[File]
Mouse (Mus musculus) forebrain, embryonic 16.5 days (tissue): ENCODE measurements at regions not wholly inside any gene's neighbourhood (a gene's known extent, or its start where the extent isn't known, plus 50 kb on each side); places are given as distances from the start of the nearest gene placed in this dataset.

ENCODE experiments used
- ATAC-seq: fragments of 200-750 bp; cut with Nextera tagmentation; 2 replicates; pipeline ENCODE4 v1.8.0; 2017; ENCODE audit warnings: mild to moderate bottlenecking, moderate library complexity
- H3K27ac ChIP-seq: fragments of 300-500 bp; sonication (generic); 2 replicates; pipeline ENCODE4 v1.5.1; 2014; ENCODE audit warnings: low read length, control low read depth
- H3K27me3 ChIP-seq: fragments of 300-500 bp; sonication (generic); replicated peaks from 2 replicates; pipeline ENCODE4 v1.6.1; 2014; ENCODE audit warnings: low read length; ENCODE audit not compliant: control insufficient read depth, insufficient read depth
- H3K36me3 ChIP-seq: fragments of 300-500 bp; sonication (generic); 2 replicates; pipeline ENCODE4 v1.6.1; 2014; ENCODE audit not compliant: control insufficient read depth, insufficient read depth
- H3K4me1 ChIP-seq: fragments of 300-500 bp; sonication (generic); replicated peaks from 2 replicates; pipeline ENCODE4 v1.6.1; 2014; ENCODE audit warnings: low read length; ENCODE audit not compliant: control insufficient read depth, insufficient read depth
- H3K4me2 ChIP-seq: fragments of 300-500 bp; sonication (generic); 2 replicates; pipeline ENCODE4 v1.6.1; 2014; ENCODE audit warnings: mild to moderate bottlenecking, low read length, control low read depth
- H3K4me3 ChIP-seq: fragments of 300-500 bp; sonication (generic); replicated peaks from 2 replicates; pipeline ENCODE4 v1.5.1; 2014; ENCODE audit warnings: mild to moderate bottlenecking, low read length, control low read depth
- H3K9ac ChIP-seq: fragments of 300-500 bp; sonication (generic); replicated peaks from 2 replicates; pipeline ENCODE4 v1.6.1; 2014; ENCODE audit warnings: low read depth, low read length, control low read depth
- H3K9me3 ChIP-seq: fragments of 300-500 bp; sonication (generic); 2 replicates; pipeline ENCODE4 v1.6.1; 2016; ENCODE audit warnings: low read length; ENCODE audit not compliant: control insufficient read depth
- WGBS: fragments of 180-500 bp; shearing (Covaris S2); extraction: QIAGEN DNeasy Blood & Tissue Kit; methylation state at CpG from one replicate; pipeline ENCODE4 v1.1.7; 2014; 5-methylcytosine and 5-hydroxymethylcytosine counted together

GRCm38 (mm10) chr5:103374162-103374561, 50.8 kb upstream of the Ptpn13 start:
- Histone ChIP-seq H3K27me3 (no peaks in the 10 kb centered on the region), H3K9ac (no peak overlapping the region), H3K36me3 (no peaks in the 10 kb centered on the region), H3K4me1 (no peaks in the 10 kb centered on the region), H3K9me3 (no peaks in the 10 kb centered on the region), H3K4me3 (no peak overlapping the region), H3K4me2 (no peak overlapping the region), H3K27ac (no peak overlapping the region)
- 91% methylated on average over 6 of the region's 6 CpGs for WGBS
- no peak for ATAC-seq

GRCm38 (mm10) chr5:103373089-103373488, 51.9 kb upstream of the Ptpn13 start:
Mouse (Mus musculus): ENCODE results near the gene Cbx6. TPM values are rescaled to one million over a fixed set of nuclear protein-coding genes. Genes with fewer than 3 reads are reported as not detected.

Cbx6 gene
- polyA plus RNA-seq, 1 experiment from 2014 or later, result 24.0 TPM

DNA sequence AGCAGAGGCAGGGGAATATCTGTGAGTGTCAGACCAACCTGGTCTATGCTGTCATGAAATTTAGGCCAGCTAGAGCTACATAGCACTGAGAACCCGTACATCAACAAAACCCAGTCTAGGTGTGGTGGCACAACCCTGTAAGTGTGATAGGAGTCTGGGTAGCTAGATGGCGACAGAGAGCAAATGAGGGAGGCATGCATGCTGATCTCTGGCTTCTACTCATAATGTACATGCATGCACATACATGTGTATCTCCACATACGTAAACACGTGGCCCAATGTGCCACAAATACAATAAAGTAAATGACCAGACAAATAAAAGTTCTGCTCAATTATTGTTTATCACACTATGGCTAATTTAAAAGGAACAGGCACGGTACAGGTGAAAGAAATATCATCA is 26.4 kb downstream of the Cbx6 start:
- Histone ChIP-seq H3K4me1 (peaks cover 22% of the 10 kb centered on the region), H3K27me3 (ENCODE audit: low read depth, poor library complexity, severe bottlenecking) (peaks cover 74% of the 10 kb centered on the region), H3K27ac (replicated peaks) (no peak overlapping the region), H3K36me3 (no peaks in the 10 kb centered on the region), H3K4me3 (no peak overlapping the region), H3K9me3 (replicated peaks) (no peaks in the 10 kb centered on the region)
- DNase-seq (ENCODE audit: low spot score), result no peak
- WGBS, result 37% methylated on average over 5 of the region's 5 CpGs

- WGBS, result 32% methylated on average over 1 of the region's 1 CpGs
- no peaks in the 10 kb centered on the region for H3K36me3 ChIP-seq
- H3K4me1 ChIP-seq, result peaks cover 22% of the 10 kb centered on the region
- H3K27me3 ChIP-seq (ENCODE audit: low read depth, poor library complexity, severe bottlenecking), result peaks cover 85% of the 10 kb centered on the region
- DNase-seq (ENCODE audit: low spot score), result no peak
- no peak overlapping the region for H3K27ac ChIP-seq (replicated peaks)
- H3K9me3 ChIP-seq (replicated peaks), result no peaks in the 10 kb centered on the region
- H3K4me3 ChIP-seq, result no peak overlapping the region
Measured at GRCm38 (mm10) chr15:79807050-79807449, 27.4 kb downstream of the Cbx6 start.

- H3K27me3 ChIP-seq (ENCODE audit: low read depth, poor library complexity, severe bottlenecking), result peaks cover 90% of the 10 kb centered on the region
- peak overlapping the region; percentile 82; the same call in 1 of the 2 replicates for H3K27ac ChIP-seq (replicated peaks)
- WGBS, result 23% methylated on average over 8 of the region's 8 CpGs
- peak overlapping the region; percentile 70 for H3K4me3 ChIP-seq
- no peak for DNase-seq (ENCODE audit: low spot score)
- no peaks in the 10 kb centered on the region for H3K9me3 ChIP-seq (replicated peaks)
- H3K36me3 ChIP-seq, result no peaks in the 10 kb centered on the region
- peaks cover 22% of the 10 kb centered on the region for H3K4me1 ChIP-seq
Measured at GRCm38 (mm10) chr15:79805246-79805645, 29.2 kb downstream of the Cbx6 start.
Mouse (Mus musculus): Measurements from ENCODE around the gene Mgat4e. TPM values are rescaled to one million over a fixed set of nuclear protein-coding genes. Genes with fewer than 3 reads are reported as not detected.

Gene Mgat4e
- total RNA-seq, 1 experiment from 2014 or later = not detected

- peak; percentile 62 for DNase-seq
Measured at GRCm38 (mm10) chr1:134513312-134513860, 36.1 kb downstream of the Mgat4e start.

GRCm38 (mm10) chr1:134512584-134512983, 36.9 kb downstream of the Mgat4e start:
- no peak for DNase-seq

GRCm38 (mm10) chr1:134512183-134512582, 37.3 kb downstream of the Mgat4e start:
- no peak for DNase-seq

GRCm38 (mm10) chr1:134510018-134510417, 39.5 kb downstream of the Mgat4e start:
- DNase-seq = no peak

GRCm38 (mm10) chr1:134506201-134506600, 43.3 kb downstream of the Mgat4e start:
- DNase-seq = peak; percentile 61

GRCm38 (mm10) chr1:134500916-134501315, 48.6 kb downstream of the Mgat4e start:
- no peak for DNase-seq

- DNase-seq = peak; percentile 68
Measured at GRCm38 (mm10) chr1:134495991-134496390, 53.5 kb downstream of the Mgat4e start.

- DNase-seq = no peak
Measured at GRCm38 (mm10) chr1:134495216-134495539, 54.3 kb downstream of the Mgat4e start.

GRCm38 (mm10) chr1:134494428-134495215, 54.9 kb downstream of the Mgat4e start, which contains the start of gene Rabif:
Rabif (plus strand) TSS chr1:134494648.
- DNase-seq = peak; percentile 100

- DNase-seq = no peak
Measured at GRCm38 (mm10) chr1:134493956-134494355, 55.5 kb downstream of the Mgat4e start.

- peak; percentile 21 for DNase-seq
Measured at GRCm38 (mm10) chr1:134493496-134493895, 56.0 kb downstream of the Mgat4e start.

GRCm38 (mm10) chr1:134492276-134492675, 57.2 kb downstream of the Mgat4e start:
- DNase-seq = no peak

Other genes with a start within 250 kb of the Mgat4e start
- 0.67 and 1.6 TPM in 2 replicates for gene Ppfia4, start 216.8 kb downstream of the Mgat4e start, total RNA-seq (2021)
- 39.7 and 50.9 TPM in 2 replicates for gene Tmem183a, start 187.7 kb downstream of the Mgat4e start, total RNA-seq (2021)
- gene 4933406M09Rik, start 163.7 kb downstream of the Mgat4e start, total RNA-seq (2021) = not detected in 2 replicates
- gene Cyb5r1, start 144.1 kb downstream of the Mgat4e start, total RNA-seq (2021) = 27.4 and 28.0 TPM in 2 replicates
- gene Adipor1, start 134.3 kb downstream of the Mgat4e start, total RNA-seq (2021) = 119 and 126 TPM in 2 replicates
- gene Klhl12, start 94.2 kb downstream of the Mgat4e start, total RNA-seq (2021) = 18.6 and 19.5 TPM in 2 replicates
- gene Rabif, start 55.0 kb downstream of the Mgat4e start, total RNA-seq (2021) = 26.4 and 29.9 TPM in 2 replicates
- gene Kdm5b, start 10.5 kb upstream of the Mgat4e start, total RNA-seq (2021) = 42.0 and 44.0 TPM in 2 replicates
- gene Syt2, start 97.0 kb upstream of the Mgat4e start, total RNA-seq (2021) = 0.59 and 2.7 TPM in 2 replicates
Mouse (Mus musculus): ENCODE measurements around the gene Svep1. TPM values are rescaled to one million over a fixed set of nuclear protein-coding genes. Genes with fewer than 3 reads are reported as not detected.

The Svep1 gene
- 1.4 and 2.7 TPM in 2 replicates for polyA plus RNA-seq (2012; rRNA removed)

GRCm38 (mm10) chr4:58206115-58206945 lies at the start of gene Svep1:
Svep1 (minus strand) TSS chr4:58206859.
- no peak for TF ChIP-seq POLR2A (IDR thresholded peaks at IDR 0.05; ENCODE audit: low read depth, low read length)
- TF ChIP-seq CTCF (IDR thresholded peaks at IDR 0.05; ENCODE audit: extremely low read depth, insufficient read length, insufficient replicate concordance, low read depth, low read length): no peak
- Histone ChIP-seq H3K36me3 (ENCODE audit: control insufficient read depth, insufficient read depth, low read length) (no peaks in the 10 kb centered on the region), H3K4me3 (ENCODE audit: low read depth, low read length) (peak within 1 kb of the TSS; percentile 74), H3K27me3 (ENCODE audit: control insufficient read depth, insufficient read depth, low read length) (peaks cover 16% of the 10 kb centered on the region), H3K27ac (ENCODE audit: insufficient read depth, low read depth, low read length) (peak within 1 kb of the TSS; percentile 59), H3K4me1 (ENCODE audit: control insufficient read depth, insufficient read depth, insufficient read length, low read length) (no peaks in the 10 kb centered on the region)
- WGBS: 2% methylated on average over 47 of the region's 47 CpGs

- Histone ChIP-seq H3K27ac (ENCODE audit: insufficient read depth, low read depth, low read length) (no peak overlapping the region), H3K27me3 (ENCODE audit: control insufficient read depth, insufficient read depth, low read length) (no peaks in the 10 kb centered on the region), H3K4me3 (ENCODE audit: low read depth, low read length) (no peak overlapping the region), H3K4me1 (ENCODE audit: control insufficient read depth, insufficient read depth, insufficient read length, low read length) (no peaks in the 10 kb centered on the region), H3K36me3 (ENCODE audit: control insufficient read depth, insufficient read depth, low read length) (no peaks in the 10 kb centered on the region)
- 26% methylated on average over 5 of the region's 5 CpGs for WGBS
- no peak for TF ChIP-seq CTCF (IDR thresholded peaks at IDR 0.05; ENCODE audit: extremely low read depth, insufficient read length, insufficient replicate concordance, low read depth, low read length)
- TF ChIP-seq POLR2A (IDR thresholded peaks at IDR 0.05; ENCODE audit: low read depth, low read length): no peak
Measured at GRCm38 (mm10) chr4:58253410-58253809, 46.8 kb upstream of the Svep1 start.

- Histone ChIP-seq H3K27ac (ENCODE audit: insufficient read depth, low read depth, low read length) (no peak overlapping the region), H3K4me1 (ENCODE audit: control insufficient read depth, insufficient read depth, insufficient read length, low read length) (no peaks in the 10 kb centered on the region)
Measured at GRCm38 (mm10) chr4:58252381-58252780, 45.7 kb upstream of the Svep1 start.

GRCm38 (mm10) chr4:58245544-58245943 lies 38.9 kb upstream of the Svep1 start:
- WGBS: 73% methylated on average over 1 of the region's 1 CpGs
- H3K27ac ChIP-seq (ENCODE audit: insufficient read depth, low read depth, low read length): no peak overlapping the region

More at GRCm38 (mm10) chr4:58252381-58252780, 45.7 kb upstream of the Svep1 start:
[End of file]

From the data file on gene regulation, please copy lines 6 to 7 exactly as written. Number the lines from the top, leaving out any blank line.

- H3K36me3 ChIP-seq: fragments of 300-500 bp; sonication (generic); 2 replicates; pipeline ENCODE4 v1.6.1; 2014; ENCODE audit not compliant: control insufficient read depth, insufficient read depth
- H3K4me1 ChIP-seq: fragments of 300-500 bp; sonication (generic); replicated peaks from 2 replicates; pipeline ENCODE4 v1.6.1; 2014; ENCODE audit warnings: low read length; ENCODE audit not compliant: control insufficient read depth, insufficient read depth